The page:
- The Washington Times - Tuesday, February 8, 2000

Courtship ritual

The Rev. Al Sharpton, who has built a long record of racial demagoguery, says Vice President Al Gore must show "respect" for blacks by holding at least one debate in front of an all-black audience, the New York Post reports.

"Both candidates quickly endorsed the idea," the newspaper said.

Mr. Bradley paid his respects to Mr. Sharpton in a visit to Harlem last year. Mr. Sharpton now waits for the vice president to do the same.

Said Mr. Sharpton: "You don't expect to marry before courting, and so far we've only been dated by Senator Bradley."

Hillary's song

New York City Mayor Rudolph Giuliani criticized Hillary Rodham Clinton yesterday over a song that was played just before Mrs. Clinton came on stage at the official announcement Sunday of her U.S. Senate candidacy.

At issue, the mayor said, was the song "Captain Jack," by Billy Joel, which contains the line "Captain Jack will get you high tonight" and refers to pornography and sex.

"I think it's a very, very dangerous message," Mr. Giuliani said at a news conference in New York City. "I think it's one they should take very seriously."

The song's other lyrics include these lines:

"Your sister's gone out, she's on a date/

And you just sit at home and masturbate …"

"So you go to the village in your tie-dye jeans/

And you stare at the junkies and the closet queens/

It's like some pornographic magazine. And you smile …"

"So you play your albums and you smoke your pot/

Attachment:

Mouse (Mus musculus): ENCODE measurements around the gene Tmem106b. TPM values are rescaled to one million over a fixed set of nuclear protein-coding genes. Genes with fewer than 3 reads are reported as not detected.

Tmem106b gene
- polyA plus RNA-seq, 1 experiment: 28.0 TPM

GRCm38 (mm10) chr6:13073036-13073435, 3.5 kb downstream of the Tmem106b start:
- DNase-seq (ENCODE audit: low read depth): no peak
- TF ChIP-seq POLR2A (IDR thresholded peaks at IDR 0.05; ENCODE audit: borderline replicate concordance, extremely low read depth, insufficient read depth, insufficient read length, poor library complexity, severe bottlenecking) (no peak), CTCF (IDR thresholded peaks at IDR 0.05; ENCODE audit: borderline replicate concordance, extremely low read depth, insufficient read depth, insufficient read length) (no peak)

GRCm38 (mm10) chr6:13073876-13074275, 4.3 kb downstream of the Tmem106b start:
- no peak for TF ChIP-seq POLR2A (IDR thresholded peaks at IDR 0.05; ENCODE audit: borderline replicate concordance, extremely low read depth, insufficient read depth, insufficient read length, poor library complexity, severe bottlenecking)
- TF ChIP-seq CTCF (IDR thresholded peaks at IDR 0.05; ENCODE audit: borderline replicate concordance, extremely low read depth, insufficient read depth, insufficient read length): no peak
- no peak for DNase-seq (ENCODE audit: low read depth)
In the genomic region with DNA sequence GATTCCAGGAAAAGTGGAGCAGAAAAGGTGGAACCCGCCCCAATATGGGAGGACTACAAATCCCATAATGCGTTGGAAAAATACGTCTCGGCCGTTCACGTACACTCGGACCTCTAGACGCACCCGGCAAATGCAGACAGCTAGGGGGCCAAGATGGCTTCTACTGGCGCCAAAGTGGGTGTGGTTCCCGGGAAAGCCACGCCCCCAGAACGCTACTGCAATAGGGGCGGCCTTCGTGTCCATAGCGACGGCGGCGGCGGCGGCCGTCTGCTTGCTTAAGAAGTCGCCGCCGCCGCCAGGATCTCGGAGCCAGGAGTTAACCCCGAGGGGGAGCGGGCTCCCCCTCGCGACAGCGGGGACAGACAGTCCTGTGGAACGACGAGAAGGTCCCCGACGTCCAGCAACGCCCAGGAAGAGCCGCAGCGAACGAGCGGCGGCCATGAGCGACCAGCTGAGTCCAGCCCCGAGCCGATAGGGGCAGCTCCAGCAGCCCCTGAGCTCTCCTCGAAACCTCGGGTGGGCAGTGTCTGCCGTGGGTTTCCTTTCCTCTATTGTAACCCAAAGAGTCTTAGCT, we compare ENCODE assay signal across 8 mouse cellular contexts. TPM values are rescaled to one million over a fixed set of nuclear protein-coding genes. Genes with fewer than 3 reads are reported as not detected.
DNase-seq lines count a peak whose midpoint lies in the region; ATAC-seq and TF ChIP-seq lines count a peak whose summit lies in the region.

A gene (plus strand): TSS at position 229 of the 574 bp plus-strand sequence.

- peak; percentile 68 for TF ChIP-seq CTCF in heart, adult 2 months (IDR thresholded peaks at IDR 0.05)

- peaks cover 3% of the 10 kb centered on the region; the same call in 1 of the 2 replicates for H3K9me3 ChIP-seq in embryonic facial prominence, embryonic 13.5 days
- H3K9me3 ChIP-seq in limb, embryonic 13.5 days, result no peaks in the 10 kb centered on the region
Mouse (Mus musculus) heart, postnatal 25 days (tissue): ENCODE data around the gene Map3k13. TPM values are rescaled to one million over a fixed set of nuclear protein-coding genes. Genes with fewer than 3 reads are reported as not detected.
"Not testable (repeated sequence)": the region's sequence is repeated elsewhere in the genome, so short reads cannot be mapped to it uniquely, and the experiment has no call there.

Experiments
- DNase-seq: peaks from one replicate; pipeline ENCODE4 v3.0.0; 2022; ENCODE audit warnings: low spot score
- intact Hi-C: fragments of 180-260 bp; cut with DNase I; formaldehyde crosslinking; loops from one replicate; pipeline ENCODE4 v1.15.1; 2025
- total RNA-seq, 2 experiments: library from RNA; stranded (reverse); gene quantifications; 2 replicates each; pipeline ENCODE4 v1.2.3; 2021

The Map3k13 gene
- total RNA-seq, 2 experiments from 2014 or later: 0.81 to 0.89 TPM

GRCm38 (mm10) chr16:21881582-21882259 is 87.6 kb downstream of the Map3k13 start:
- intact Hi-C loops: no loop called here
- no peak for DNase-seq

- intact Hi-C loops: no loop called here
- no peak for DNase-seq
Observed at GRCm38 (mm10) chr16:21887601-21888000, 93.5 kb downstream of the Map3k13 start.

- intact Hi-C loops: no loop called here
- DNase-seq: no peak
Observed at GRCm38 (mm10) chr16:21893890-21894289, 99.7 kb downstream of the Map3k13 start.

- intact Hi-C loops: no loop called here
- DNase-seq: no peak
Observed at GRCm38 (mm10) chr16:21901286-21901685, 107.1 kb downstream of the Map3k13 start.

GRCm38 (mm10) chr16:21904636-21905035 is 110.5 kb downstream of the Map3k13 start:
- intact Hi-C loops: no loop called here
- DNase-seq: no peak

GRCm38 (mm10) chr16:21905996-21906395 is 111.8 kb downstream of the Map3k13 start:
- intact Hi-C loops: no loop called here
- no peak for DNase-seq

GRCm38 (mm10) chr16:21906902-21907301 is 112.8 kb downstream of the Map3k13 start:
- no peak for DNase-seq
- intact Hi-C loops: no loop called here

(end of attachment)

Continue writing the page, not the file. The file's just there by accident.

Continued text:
And you meet your girlfriend in the parking lot."

In her Sunday speech, the first lady said she had heard concerns from parents about "the media's influence on their children" and the means to protect them.

Howard Wolfson, a campaign spokesman for the first lady, said Mr. Giuliani was doing "what candidates do when they have nothing positive to offer the voters."

"The campaign had nothing to do with the playing of this song and would not have chosen it," he said.

Mr. Giuliani doubted that claim.

"This was a very, very orchestrated and scripted event," he said yesterday. "The message that got out by mistake was, 'Let's say yes to drugs.' "

McCain gains in Calif.

Presidential candidate John McCain has cut national front-runner George W. Bush's lead among California Republicans in half, according to a poll released yesterday.

Less than three weeks ago, the Texas governor led Mr. McCain by 40 percentage points in the Field Poll. The survey released yesterday shows Mr. Bush ahead 46 percent to 27 percent. Republicans Alan Keyes and Steve Forbes drew 4 percent and 1 percent, respectively.

The survey was conducted just after Mr. McCain's decisive victory last Tuesday over Mr. Bush in the New Hampshire primary.

It also shows Mr. McCain in a statistical tie with Vice President Al Gore in a potential general election matchup in California, and comfortably ahead of Mr. Gore's Democratic rival, Bill Bradley.


President Clinton's remarks at last week's annual prayer breakfast with congressional leaders astonished Jonah Goldberg, editor of National Review Online (www.nationalreview.com).

"We slip from honest difference, which is healthy, into dishonest demonization," Mr. Clinton lamented.

Said Mr. Goldberg: "OK, I don't want to dwell on this, but it does bear repeating that the president is the one who honed this practice to a fine art. He orchestrated his party's campaign to portray Republicans as responsible for [fictitious] black church burnings. He encouraged the notion that the Oklahoma City bombing was the result of Gingrich & Co.'s anti-government rhetoric.